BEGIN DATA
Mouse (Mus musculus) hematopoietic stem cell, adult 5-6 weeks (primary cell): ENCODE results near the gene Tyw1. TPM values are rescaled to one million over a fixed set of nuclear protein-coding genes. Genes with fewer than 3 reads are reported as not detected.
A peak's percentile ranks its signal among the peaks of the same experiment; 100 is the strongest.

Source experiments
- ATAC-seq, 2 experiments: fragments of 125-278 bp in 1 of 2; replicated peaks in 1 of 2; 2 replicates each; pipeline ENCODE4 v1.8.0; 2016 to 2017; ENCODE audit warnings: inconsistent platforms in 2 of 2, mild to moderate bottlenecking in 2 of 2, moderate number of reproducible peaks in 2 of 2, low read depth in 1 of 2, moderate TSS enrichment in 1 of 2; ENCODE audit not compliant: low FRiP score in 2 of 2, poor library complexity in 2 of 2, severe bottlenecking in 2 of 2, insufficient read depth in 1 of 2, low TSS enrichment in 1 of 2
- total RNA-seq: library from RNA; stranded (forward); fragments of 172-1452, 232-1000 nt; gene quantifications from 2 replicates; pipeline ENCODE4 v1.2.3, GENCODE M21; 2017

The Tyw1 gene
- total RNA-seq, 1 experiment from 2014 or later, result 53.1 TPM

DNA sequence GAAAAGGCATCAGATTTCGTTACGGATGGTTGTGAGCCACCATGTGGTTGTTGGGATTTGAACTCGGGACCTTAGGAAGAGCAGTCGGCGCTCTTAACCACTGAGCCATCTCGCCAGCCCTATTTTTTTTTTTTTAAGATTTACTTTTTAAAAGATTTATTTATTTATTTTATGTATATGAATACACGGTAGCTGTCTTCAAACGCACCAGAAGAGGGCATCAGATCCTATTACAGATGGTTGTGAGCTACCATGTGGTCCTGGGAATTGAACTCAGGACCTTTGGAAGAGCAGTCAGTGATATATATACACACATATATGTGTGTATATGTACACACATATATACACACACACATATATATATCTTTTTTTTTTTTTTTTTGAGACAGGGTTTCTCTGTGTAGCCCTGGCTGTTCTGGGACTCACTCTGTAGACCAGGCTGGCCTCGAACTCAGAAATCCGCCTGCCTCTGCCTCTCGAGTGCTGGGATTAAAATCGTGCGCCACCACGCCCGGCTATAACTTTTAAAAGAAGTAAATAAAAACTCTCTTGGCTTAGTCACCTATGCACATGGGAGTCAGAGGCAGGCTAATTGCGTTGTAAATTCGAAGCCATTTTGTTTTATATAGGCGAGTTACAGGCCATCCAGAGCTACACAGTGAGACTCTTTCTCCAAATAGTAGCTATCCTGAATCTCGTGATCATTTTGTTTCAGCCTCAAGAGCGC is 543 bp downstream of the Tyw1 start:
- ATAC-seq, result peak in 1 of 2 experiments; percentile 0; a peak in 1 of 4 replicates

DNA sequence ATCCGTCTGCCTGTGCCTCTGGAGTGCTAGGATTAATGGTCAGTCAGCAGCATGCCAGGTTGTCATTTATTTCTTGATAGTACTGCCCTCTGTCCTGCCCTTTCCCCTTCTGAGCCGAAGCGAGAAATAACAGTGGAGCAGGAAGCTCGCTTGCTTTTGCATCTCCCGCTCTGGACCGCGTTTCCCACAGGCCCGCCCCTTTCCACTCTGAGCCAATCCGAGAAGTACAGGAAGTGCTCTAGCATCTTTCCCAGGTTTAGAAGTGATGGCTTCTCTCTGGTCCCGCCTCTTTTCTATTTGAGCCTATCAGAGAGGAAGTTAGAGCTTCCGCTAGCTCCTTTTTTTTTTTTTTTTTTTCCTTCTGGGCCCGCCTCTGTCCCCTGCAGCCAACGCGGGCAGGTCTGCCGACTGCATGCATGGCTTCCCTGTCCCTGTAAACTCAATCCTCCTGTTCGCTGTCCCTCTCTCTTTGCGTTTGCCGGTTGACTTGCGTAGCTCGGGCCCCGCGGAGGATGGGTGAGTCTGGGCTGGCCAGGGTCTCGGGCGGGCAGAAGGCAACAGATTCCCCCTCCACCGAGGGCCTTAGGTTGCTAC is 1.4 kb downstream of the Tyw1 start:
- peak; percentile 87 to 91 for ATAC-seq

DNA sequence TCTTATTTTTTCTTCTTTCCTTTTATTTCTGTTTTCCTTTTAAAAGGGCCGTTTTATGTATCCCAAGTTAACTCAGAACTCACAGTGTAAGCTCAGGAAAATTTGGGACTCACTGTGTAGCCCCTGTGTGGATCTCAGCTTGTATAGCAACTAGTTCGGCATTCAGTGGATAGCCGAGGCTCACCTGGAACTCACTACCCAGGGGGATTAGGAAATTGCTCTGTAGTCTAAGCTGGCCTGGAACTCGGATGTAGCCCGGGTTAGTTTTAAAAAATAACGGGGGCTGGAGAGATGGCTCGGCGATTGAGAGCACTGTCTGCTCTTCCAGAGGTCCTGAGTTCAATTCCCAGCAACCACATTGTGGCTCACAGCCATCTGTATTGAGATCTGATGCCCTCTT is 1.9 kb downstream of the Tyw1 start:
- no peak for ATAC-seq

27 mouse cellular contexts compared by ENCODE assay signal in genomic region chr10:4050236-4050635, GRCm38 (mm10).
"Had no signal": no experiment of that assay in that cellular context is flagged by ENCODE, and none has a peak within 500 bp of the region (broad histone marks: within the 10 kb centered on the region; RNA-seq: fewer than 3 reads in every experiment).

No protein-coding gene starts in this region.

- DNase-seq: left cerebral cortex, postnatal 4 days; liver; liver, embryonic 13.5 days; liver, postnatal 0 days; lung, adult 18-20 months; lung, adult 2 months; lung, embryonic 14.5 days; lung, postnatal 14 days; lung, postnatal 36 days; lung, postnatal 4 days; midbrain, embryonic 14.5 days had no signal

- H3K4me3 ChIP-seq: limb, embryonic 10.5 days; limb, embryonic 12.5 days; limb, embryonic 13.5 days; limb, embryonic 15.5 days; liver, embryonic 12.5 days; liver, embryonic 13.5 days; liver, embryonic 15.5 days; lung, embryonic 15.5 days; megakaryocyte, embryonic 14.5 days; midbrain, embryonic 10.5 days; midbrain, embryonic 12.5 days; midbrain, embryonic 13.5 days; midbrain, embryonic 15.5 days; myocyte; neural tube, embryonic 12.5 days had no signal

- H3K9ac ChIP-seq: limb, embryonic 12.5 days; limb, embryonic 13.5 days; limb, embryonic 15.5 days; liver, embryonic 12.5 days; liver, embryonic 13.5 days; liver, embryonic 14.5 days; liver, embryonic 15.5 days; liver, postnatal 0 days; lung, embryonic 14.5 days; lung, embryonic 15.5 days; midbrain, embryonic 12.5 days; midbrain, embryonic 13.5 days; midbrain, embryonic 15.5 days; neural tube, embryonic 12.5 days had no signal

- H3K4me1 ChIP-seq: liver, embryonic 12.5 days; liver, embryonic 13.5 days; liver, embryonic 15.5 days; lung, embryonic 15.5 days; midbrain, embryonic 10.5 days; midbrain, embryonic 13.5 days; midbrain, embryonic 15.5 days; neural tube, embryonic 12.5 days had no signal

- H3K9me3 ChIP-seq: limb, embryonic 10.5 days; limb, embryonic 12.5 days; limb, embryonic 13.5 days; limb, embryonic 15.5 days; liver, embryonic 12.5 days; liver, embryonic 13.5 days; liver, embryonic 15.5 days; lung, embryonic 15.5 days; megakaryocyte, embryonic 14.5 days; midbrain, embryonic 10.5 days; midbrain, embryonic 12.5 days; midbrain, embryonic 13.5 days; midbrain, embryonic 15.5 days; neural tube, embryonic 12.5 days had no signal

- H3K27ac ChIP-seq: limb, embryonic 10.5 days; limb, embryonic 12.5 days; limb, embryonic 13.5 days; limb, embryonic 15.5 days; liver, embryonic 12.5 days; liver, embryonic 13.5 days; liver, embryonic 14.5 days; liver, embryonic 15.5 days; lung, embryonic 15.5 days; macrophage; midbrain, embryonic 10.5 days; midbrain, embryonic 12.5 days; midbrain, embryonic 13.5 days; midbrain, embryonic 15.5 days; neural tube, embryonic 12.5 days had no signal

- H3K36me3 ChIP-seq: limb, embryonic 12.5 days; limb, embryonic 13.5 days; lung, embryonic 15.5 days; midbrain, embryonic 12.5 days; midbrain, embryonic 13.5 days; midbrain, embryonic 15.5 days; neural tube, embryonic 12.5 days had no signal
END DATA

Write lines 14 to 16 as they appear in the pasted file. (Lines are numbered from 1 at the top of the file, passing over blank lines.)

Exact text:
27 mouse cellular contexts compared by ENCODE assay signal in genomic region chr10:4050236-4050635, GRCm38 (mm10).
"Had no signal": no experiment of that assay in that cellular context is flagged by ENCODE, and none has a peak within 500 bp of the region (broad histone marks: within the 10 kb centered on the region; RNA-seq: fewer than 3 reads in every experiment).

No protein-coding gene starts in this region.